Tips on Saving for the Future

Tips on Saving for the Future


Saving has never been harder. The cost of living and a general fear of missing out means that many of us are spending and not saving enough every month.

There are a lot of reasons why people aren’t saving for their future like they should. The cost of living for many of us, especially in big cities, is higher than in decades past. Inflation notwithstanding, rent, rigid mortgage rules, gas prices, food costs and increasingly expensive entertainment options mean most of us simply live in a pricier world.

Make a Budget

If you’re operating without a budget, then you’re probably overspending or missing opportunities to save. Outline, to the cent, your exact costs for each expense. This breakdown will help you understand your living costs every month and how much you can save. The goal is to save a minimum of 10% of your monthly income. Most of us tend to focus on rent and essential bills, but don’t forget to include items such as entertainment, discretionary expenses, travel and clothing. If you have any hobbies be sure to include them as well. Be realistic, and don’t bury your head in the sand.

Consider a Side Job

A side hustle is a good way to make extra cash on top of your primary job. It can be anything from a night job, to running an Etsy store, to tutoring. A lot of people these days are becoming Uber drivers or food couriers for places like Just Eats and Foodora. If you have a vehicle, there’s a good chance you can make some extra money. If you have a talent like writing, graphic design or programming, there are lots of places where you can find a client or two to pay for your services. Another great option is teaching at community centres or after-school programs.

An Emergency Fund Can Make a Difference

Emergency funds exist to make sure your bills get paid if you lose your job or become ill or incapacitated. Ideally, you should set aside enough money to cover three months’ worth of bills. This money is earmarked for emergencies only, and should be kept separate from your other savings.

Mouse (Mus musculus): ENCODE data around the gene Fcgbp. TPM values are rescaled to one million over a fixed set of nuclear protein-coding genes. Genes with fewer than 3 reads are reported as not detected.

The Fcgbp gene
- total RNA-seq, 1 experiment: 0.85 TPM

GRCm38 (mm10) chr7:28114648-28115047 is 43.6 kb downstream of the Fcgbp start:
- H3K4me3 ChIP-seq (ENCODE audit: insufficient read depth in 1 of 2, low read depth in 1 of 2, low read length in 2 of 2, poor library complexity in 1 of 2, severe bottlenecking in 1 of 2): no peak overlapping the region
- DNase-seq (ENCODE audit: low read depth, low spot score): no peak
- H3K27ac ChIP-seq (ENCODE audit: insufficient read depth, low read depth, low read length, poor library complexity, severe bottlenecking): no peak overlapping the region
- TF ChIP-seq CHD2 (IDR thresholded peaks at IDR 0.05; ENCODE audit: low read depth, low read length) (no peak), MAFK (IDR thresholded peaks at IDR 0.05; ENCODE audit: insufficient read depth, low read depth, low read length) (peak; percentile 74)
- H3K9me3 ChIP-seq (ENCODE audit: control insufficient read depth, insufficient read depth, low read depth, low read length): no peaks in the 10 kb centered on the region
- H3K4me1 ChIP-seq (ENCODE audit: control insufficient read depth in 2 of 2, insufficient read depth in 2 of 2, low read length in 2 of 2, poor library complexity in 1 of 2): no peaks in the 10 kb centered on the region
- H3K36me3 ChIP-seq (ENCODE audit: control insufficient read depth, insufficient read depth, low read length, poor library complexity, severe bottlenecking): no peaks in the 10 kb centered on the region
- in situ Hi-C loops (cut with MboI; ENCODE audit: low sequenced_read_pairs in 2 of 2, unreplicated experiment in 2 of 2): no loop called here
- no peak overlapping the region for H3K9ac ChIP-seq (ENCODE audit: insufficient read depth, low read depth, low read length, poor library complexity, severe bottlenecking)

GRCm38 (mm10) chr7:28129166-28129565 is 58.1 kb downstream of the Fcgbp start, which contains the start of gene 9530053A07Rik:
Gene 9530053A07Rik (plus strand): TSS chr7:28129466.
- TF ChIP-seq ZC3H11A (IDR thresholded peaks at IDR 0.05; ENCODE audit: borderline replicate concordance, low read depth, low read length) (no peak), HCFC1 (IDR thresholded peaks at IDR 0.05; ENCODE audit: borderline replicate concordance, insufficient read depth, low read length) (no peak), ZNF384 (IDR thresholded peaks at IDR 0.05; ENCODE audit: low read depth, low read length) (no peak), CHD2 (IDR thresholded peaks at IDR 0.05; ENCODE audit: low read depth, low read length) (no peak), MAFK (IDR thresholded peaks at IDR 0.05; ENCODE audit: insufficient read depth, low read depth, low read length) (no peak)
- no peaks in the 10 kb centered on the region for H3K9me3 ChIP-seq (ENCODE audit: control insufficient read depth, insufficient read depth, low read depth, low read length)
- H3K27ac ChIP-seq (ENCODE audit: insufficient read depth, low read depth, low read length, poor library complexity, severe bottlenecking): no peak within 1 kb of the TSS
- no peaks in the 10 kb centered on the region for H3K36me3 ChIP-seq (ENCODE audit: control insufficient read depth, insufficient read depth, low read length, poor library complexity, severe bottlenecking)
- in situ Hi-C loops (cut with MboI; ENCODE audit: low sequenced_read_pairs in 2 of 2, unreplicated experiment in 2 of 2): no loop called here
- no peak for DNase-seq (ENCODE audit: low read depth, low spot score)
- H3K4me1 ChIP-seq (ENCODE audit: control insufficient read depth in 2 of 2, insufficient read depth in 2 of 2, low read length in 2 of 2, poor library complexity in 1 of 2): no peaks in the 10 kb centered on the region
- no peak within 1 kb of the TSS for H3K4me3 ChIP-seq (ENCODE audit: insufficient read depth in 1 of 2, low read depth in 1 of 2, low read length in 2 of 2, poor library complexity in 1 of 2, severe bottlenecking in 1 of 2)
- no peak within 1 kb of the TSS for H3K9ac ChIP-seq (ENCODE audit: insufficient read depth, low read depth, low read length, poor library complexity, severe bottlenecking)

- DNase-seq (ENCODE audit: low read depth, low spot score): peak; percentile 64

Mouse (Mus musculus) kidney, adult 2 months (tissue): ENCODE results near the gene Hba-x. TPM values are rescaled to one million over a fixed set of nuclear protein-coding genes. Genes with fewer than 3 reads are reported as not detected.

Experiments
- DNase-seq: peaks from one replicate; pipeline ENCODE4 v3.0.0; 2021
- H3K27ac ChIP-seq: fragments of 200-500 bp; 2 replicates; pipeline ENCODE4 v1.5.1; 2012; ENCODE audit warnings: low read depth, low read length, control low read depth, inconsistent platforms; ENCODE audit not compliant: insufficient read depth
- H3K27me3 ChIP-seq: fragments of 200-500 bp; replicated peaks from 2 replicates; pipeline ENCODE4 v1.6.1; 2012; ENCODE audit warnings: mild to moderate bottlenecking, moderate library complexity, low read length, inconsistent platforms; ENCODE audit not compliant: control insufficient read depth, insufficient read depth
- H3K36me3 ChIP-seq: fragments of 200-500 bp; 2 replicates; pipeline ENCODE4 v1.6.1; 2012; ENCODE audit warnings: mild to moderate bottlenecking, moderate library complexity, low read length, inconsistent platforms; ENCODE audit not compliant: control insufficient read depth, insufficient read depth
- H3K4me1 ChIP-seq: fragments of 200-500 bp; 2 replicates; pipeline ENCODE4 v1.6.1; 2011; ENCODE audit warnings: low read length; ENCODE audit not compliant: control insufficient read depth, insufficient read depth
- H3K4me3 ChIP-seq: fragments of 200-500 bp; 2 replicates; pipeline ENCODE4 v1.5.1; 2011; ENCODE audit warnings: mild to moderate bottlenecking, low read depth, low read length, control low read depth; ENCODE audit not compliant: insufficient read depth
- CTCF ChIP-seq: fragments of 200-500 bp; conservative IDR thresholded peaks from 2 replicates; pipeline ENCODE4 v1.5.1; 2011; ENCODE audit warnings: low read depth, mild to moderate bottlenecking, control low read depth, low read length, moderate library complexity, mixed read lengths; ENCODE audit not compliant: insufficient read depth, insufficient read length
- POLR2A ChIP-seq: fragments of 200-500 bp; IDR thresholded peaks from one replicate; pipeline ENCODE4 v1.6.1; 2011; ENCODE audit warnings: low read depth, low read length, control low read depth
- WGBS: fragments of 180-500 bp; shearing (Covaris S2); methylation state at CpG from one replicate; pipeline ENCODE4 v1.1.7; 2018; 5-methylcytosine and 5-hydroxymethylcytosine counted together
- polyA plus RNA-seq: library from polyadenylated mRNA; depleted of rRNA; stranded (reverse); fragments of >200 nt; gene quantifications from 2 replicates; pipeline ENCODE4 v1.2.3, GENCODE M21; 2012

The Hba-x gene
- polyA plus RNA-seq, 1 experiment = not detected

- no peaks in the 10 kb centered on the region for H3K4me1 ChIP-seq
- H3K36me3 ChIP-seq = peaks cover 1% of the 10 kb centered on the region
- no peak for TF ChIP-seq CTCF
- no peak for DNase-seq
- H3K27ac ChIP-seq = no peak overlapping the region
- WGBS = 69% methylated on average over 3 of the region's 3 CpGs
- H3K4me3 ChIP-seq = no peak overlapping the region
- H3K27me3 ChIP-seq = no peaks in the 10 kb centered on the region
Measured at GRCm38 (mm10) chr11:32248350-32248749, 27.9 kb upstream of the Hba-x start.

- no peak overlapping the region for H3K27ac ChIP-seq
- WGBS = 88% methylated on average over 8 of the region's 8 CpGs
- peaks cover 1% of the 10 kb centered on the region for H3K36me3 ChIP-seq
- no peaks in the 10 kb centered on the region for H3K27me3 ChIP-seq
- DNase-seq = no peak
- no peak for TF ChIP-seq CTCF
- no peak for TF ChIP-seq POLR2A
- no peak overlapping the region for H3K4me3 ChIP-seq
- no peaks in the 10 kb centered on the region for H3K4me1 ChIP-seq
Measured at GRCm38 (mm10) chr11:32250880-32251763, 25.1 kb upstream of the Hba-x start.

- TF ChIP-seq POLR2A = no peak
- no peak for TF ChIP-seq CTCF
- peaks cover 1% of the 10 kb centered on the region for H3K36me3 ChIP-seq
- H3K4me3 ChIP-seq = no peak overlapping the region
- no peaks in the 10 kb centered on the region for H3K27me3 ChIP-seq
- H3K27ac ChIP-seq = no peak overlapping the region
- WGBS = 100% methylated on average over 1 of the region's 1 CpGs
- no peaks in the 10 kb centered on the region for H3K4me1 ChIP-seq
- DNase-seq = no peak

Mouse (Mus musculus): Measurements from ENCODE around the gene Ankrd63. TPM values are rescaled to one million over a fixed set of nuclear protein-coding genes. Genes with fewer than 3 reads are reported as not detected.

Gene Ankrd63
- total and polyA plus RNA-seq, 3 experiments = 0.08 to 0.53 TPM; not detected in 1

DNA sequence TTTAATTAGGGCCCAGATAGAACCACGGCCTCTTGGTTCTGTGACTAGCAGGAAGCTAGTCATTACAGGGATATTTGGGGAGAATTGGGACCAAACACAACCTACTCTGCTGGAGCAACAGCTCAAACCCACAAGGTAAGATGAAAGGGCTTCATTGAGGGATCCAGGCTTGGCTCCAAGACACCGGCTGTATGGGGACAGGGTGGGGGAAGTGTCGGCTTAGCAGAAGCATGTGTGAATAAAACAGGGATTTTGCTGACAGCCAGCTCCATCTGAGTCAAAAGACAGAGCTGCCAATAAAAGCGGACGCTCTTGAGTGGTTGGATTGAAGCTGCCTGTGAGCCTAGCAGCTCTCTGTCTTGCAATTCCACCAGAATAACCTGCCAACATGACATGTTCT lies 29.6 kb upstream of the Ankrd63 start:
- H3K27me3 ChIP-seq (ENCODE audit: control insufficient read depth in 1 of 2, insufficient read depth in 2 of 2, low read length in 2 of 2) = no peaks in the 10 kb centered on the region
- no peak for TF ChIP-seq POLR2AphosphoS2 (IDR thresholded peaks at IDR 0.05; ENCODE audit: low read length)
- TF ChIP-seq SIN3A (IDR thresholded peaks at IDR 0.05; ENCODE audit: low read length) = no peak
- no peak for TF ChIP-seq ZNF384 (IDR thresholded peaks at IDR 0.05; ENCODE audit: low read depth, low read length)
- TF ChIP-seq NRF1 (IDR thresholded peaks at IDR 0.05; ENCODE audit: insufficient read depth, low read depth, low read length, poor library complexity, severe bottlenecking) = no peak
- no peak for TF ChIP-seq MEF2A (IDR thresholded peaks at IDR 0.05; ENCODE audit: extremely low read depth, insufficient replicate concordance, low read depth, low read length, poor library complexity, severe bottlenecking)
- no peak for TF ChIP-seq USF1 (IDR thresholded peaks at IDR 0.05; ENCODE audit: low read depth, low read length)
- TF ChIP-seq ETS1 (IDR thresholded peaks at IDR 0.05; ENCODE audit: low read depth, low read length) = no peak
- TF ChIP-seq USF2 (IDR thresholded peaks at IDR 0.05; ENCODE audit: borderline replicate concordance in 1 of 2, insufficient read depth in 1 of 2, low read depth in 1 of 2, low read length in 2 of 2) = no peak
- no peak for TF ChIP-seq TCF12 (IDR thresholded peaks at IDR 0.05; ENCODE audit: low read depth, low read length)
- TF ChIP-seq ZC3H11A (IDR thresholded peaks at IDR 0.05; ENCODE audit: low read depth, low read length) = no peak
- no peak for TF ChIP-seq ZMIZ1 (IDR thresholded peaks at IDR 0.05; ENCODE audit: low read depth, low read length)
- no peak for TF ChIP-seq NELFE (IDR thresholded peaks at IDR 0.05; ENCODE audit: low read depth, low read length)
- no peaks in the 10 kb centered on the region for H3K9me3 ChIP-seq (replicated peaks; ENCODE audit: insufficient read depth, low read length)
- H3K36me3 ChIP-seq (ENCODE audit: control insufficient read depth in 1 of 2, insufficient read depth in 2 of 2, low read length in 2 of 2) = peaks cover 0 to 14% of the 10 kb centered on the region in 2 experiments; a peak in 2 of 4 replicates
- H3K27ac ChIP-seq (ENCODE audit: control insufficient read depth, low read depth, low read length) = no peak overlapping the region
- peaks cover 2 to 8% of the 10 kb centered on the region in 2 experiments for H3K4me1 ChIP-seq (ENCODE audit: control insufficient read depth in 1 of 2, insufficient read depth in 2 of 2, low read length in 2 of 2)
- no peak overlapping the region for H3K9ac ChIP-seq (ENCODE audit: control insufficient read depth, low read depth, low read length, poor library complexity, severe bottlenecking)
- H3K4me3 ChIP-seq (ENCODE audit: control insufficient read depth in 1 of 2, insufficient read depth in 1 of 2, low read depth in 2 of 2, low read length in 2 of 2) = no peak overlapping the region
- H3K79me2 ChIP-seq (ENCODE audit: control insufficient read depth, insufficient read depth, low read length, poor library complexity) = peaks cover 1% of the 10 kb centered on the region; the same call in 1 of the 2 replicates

Pay Off More Debt

Paying off debt is a good feeling, but it can leave you lighter in the wallet every month, and force you to sacrifice things you enjoy. It won’t help you save more in the short term, but it will improve your credit score, meaning you’ll be eligible for lower interest rates as time goes on. Most importantly, once your debt is paid off, you can save that extra money. The best scenario is having little to no debt while reaching your earning potential, which is why paying off more debt as your salary increases will eventually result in more savings and greater financial freedom.

Financial Literacy is Key

Often overlooked but incredibly useful is understanding where your money is going, how taxes work and where you can invest. Take the time to learn about finances and saving by finding a mentor or asking the CRA or your accountant the right questions.

Get an RRSP and Set Up a TFSA, ASAP

A Registered Retirement Savings Plan (RRSP) is useful because you get rewarded for saving, since any contribution (if you’re within your limit) will count against your income, and less income means less taxes in most cases. There’s also Tax-Free Savings Accounts (TFSA), which are beneficial to people wanting to aggressively save. With these and other financial products, it’s always wise to speak with a financial expert, preferably one that’s impartial.

Lower Housing Costs

Look for ways to lower your housing costs, from taking on a roommate to renting out your garage. Make sure to check with your landlord, or, if you own, get an understanding the ins and outs of The Tenant Act.

Start Your Retirement Savings Early

When you first accept a job, it’s fair that retirement isn’t on your mind – but it should be. Start putting money aside from the moment you begin receiving income, and work with a financial planner to understand how starting to save early can lead to a happy retirement.

Set Up Automatic Savings Contributions

Banks make it easy to save, and one of the best ways to do so is by setting up your account so 30% of each paycheque is automatically put into savings. If 30% is too high, set it up for 10% and increase it as you go. Making saving a monthly routine will pay dividends in the future.

Ditch Unnecessary Expenses

This one is never popular, but in many cases monthly spending can be brought down by reviewing your expenses and removing any superfluous items. Do you really need accounts with Netflix, Amazon Prime and Crave? Are you eating out five nights a week? Do you need that car if you’re only a short walk from transit? Be honest. If there are any areas where you can cut expenses even a little, that’s just more money to add to your savings.


Saving as soon as you can is always a wise move. Sacrifice a little now and you increase the likelihood of enjoying greater freedom in the future.



Rob Shapiro | The Edge Blog


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